The growing bipartisan opposition to President Trump’s choice for the new chair of the Federal Reserve signaled growing trouble for President Trump’s agenda during a Congress marked by deep divisions between the parties over Mr. Trump’s economic agenda.
There were key dissents from Democrats, a further turn in the bipartisan blue wave that has moved Republican blue dogs like Diane Black into the minority, along with the powerful opposition she faces to her nomination from the centrist Democrats who have served for decades in the Senate.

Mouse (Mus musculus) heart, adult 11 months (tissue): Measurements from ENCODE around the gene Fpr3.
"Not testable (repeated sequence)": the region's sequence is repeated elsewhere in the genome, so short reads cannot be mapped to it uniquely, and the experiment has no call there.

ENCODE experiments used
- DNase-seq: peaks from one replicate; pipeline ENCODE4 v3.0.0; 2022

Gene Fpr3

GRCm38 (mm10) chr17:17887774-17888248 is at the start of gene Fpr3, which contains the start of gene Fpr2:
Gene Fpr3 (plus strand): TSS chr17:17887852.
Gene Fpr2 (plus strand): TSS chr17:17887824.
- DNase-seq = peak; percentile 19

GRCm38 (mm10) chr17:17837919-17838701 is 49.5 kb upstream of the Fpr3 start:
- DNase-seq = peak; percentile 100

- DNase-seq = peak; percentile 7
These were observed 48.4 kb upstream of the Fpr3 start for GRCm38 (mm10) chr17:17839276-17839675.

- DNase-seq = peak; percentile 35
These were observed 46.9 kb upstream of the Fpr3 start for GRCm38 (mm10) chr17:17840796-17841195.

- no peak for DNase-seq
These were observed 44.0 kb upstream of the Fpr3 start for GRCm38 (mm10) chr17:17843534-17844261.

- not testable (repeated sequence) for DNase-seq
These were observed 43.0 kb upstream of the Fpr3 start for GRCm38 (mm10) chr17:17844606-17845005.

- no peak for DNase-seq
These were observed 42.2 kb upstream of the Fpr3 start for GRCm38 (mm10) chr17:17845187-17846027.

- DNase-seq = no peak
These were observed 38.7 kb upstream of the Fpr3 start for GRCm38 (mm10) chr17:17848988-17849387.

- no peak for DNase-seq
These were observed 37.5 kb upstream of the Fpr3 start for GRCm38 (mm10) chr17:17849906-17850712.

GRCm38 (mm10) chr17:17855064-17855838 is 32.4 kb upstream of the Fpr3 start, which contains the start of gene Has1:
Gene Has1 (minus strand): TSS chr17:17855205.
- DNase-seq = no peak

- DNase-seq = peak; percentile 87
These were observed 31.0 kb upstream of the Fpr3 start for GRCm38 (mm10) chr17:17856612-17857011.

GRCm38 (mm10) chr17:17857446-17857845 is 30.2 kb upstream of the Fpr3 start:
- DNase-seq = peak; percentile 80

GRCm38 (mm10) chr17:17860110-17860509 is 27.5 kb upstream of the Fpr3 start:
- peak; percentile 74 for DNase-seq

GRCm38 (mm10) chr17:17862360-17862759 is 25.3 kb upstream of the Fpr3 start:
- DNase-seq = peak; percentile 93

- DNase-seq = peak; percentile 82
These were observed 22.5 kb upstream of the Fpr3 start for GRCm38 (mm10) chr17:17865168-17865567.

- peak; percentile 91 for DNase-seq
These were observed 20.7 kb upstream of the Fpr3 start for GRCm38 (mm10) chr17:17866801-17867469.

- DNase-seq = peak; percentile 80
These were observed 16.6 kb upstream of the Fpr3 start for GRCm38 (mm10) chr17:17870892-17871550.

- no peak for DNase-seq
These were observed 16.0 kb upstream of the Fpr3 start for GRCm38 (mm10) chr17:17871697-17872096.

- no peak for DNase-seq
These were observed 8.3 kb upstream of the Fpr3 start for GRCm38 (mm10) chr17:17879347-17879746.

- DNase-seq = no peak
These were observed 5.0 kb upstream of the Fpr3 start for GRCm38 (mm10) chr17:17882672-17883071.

On the other side of the Capitol, there were days of delay for the House Judiciary Committee.
Opposition by some of the loudest voices in the economic center continued for Ms. Shelton, a policy expert with a Ph.D. in government and a detailed knowledge of monetary policy.
She was reported to be the only contender for the post who had not yet been interviewed by the two Senate committees, a fact that understaffed and underfunded Committees on Banking and Finance have no experience holding hearings for high-level nominees to the Federal Reserve. But none of the Republicans either interviewed for the post suggested that they had offered the president a strict interpretation of their objection.